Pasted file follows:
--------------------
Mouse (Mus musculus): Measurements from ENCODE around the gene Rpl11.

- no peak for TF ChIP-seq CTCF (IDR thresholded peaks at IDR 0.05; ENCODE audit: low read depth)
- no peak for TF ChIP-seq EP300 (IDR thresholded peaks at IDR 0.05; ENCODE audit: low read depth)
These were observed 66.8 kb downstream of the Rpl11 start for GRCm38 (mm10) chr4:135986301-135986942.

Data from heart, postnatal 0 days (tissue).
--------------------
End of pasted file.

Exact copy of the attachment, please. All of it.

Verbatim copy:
Mouse (Mus musculus): Measurements from ENCODE around the gene Rpl11.

- no peak for TF ChIP-seq CTCF (IDR thresholded peaks at IDR 0.05; ENCODE audit: low read depth)
- no peak for TF ChIP-seq EP300 (IDR thresholded peaks at IDR 0.05; ENCODE audit: low read depth)
These were observed 66.8 kb downstream of the Rpl11 start for GRCm38 (mm10) chr4:135986301-135986942.

Data from heart, postnatal 0 days (tissue).